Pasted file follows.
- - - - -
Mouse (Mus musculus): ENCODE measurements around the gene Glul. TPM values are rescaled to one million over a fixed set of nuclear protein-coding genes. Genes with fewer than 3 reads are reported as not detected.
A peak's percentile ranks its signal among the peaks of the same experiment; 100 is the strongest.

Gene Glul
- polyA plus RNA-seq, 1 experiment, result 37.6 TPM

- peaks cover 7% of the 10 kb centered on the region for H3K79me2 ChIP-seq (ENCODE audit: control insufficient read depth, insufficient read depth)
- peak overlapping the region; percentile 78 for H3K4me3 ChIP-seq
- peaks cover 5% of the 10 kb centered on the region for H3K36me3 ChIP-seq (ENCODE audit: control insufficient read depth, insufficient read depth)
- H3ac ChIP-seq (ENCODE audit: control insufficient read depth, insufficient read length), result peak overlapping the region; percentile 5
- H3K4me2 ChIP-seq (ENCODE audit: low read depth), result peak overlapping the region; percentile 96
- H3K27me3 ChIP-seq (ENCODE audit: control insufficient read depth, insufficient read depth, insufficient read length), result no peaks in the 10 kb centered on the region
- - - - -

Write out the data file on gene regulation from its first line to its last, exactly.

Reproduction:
Mouse (Mus musculus): ENCODE measurements around the gene Glul. TPM values are rescaled to one million over a fixed set of nuclear protein-coding genes. Genes with fewer than 3 reads are reported as not detected.
A peak's percentile ranks its signal among the peaks of the same experiment; 100 is the strongest.

Gene Glul
- polyA plus RNA-seq, 1 experiment, result 37.6 TPM

- peaks cover 7% of the 10 kb centered on the region for H3K79me2 ChIP-seq (ENCODE audit: control insufficient read depth, insufficient read depth)
- peak overlapping the region; percentile 78 for H3K4me3 ChIP-seq
- peaks cover 5% of the 10 kb centered on the region for H3K36me3 ChIP-seq (ENCODE audit: control insufficient read depth, insufficient read depth)
- H3ac ChIP-seq (ENCODE audit: control insufficient read depth, insufficient read length), result peak overlapping the region; percentile 5
- H3K4me2 ChIP-seq (ENCODE audit: low read depth), result peak overlapping the region; percentile 96
- H3K27me3 ChIP-seq (ENCODE audit: control insufficient read depth, insufficient read depth, insufficient read length), result no peaks in the 10 kb centered on the region